Are you sick of letting yourself down again after making a New Year’s resolution to eat healthier and exercise more?
Some people may have joined one of the health clubs in the Brainerd lakes area in hopes that it’d be a good motivator to help get on track. Some may have ventured on their own, trying one of the fad diets or taking up running or walking.
But let’s face it. Trying to keep goals of being healthier is an ongoing struggle.
The health clubs in Brainerd and Baxter, including FitQuest Athletic Club, Snap Fitness and Anytime Fitness, as well as the Brainerd Family YMCA all have seen the annual trends of a high number of new members in January and February, and a slow decline in attendance in March.
Rick Bartkowitz of Anytime Fitness in Brainerd, who also is a certified master personal trainer and has been in the health club field for 15 years, said in order for people to be successful in their personal health goals it’s all about how they balance their life.
“People are all gung ho about starting their New Year’s resolution and they want to do everything and they wanted to do it yesterday,” said Bartkowitz. “People need to start with realistic goals, instead of coming in and saying I need to lose 50 pounds. It’s all in the mind. My approach is to have people say OK we know where we are and where we want to go and to take a positive approach on how we can feel better every day about ourselves.”
Bartkowitz said there are die-hards who work out daily and then the ones who try to exercise more, but don’t reach their goals and do the yo-yo trend of continuously working out for a few months and then doing nothing.
Bartkowitz suggests people start with small attainable goals so they don’t get frustrated and quit. He said a goal can be losing two pounds in one week. Another tip is to change up your exercise so you don’t get bored.
Heidi Rudstrom, fitness coordinator at the Brainerd YMCA, said the new year is a time for people to start thinking they need a fresh start and they’re excited about starting a new exercise routine to get out of the winter blahs and after eating too much over the holidays.
Rudstrom said people come in, however, with an overall goal to eat better and exercise more and she said a more specific goal is needed.
Rudstrom agrees with Bartkowitz that people start a new program and “jump in too hard too fast and don’t have a realistic goal.” Rudstrom said when people do this they’re more likely to get burned out too fast and may have a relapse.
Rudstrom said the trends she sees are people who take the fitness classes are more likely to hang onto their goals because of the connections they make with others.
Rudstrom said tips to help people keep their goals is to have a buddy system to stay motivated; tell someone your goal so it’ll make you want to follow through and they’ll be able to support you; stay positive; and keep a journal of your progress.
“Everyone wants to be healthy,” said Rudstrom. “But the path is not straight, it’s crooked and every day is a new day to jump into that resolution.”
Joan Peterson, owner of FitQuest in Baxter, who has more than 23 years of experience in the health club field, offers the old Nike commercial slogan of “Just Do It.”
“Make an appointment with yourself and just do it,” said Peterson. “People need to schedule a time that will work for them to work out. Everyone has a peak time. People always ask me if they should work out in the morning or at night, but I tell people they need to work out when it works for them, otherwise it won’t happen.”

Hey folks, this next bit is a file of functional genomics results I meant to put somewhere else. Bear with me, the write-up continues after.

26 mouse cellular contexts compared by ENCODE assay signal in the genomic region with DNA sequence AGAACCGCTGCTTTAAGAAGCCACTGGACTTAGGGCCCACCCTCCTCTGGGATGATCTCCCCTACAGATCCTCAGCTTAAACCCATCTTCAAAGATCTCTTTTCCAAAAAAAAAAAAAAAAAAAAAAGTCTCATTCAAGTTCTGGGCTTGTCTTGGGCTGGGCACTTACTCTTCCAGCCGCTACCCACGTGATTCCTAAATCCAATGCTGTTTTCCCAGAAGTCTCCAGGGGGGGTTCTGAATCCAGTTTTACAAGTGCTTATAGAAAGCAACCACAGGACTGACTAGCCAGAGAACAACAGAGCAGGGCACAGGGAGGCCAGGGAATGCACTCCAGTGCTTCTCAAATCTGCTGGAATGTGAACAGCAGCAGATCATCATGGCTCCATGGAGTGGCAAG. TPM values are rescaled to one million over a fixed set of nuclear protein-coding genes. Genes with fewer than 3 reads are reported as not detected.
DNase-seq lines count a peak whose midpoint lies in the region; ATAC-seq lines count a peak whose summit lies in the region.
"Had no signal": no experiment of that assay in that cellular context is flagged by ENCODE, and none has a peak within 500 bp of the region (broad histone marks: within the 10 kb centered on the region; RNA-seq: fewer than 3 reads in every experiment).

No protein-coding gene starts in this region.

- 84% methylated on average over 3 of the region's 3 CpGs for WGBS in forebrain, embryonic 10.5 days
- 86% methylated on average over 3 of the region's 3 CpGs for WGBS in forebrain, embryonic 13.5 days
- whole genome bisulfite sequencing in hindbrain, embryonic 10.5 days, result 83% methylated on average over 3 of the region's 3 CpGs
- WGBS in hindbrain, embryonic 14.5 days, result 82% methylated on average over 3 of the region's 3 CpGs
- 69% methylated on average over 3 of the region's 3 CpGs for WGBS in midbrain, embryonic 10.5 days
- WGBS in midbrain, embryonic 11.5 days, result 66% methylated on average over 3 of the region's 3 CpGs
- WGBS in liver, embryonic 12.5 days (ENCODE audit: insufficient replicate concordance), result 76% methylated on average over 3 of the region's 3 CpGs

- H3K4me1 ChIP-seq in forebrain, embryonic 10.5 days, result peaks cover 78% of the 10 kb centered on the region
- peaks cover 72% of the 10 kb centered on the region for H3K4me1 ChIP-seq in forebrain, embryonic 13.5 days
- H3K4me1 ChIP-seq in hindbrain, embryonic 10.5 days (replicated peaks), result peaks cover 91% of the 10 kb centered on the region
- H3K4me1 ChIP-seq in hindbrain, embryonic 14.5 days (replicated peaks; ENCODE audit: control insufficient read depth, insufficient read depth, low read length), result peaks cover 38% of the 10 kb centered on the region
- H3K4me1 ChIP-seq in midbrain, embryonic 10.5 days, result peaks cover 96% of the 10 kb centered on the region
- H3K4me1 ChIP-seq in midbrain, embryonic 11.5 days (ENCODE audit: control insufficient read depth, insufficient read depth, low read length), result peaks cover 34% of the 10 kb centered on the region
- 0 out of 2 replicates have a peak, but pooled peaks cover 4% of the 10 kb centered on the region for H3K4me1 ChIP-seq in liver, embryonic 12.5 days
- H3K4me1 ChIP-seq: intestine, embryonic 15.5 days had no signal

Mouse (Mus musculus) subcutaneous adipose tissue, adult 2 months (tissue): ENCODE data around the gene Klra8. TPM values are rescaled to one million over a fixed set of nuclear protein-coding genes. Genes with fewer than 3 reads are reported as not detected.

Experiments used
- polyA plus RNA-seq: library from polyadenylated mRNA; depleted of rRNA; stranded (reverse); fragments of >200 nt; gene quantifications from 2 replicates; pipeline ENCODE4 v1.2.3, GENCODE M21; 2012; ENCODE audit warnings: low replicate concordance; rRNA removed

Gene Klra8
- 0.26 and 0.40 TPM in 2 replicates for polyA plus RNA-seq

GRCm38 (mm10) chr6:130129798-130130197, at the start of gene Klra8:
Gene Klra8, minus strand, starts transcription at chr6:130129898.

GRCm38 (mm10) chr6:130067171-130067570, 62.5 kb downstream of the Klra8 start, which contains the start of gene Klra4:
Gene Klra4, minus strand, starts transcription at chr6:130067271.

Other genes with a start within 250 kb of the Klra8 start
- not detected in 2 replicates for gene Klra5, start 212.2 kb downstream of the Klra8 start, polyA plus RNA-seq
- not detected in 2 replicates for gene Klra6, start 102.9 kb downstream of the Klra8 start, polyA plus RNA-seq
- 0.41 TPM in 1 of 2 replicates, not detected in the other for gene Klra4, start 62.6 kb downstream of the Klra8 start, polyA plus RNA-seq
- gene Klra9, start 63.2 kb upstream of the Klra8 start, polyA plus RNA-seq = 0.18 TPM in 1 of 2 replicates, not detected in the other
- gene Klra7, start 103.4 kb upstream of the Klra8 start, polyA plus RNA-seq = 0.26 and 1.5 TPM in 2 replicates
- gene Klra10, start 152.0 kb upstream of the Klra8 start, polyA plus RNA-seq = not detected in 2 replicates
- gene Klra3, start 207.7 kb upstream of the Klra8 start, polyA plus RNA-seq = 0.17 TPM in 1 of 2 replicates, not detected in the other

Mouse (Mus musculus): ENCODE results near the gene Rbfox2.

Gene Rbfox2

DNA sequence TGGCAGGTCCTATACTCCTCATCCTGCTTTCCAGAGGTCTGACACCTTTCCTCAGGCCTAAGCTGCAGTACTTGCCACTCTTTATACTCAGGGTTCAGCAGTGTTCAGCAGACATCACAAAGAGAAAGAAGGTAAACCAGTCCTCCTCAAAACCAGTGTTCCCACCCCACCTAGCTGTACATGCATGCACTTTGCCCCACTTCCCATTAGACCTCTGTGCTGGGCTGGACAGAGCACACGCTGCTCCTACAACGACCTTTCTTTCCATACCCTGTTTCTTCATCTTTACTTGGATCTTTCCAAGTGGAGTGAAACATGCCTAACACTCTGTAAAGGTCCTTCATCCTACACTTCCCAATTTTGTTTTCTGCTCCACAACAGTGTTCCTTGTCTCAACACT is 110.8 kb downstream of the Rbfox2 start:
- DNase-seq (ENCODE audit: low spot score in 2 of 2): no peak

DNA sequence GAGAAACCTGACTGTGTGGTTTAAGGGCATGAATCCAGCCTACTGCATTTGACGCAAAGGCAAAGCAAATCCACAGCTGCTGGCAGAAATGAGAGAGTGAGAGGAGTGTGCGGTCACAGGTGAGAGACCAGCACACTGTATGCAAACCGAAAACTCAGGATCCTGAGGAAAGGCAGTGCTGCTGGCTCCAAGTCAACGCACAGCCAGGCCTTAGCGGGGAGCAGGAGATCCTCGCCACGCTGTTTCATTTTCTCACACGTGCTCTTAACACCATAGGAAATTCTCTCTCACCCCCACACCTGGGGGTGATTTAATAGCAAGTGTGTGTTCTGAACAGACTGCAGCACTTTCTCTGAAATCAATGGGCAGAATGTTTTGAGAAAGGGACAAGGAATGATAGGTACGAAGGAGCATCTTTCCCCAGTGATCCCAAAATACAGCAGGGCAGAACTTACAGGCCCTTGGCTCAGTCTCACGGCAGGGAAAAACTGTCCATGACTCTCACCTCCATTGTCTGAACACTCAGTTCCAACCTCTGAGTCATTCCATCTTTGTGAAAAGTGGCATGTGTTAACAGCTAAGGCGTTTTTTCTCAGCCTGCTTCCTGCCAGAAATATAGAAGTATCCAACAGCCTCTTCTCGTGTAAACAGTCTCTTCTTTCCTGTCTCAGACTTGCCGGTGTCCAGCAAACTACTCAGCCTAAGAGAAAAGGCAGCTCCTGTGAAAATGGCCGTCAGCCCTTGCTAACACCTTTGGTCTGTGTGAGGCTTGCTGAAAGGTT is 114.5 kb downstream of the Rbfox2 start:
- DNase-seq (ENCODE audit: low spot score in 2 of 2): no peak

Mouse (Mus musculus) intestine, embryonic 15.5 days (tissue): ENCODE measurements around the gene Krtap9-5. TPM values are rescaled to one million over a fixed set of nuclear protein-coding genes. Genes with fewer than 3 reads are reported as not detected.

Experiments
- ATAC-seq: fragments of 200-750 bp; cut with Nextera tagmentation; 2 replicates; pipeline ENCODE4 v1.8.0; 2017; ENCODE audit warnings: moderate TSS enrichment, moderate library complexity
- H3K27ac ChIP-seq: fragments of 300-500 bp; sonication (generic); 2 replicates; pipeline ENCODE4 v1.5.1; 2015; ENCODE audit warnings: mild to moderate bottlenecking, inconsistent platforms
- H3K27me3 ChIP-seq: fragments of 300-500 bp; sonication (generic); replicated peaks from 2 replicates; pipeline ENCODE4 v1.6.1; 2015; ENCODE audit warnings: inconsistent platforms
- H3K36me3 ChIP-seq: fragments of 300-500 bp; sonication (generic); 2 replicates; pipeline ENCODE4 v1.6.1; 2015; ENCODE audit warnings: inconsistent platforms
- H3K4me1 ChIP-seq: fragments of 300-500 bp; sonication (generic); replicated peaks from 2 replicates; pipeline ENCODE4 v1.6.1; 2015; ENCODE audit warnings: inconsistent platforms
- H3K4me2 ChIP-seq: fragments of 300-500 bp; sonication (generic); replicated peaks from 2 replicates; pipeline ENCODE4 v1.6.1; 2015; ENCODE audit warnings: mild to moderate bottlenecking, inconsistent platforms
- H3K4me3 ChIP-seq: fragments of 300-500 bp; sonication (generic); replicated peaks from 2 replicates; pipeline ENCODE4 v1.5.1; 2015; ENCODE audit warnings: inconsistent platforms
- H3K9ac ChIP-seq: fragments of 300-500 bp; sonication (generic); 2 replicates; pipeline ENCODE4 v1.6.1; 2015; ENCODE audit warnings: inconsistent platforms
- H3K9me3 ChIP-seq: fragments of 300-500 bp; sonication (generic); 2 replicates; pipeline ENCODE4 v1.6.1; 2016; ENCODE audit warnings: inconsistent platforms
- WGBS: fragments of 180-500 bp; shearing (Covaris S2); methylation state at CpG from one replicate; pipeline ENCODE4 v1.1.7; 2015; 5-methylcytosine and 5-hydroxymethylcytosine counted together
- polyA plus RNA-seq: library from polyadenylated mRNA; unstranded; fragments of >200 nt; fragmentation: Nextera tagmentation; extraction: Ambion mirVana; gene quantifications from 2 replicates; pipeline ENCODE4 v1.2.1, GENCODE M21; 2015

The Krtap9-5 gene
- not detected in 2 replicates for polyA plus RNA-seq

Peterson said exercise classes are great for people who need to have their workout at a scheduled time.
“For some people, knowing the class starts at 6 p.m. will keep them motivated to go,” said Peterson.
Peterson said often moms are last on the list of taking care of themselves, because they are taking care of their family’s needs first. But Peterson said moms need to take better care of themselves in order to take better care of their family.
Maerene Lewis, owner of Snap Fitness in Brainerd, said persistence pays off and will keep the person motivated to continue their fitness goals. Lewis said changing up a person’s fitness program also helps to keep them motivated to stay on the healthy path.
Lewis said people sometimes just start exercising more and they don’t change their eating habits. Lewis said people have to eat healthier and exercise more if they want to lose weight.
Christine Forss of Brainerd, who was running on the treadmill at FitQuest, said, “My New Year’s resolution is to change my eating habits. You have to do both to stay in shape. I have a huge sweet tooth. If I have a bad day, I start a new day. It takes a long time to develop good habits. People can’t give up. They have to keep it up.”
Forss has always been one to take care of herself. She said joining a health club and taking group fitness classes helps her stay motivated.
Laura Dalland of Fort Ripley joined FitQuest two weeks ago.
“Mine was a delayed New Year’s resolution,” Dalland said with a laugh. “A girlfriend and I joined together to help keep each other motivated. We made a commitment to come here. Once it gets nice out I’ll run outside.”
Holly Holm has participated in the United Way’s Fitness United weight loss competitions for several years, including this year’s event which ended Tuesday.
“The competition helps me stay motivated,” said Holm. “It’s a great way to utilize all the gym memberships and to stay active.”
Holm said she constantly tries to stay active to keep off the pounds. Holm has been working on her bucket list, which includes running in a 5K and then to participate in the Mud Run in Pillager.